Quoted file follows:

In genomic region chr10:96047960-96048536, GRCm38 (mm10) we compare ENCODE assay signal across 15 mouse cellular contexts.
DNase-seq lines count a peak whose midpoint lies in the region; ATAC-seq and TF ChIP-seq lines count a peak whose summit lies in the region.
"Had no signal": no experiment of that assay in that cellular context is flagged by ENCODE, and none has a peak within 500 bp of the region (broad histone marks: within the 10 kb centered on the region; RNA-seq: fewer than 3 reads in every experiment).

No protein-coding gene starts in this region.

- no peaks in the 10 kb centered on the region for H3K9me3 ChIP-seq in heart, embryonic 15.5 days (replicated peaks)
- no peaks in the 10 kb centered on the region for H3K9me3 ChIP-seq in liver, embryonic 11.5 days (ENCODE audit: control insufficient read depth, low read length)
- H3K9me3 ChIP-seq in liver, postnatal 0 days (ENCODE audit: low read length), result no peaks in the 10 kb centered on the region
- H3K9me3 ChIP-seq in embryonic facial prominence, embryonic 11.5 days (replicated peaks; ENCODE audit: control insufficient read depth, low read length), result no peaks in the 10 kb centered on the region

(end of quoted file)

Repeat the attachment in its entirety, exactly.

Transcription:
In genomic region chr10:96047960-96048536, GRCm38 (mm10) we compare ENCODE assay signal across 15 mouse cellular contexts.
DNase-seq lines count a peak whose midpoint lies in the region; ATAC-seq and TF ChIP-seq lines count a peak whose summit lies in the region.
"Had no signal": no experiment of that assay in that cellular context is flagged by ENCODE, and none has a peak within 500 bp of the region (broad histone marks: within the 10 kb centered on the region; RNA-seq: fewer than 3 reads in every experiment).

No protein-coding gene starts in this region.

- no peaks in the 10 kb centered on the region for H3K9me3 ChIP-seq in heart, embryonic 15.5 days (replicated peaks)
- no peaks in the 10 kb centered on the region for H3K9me3 ChIP-seq in liver, embryonic 11.5 days (ENCODE audit: control insufficient read depth, low read length)
- H3K9me3 ChIP-seq in liver, postnatal 0 days (ENCODE audit: low read length), result no peaks in the 10 kb centered on the region
- H3K9me3 ChIP-seq in embryonic facial prominence, embryonic 11.5 days (replicated peaks; ENCODE audit: control insufficient read depth, low read length), result no peaks in the 10 kb centered on the region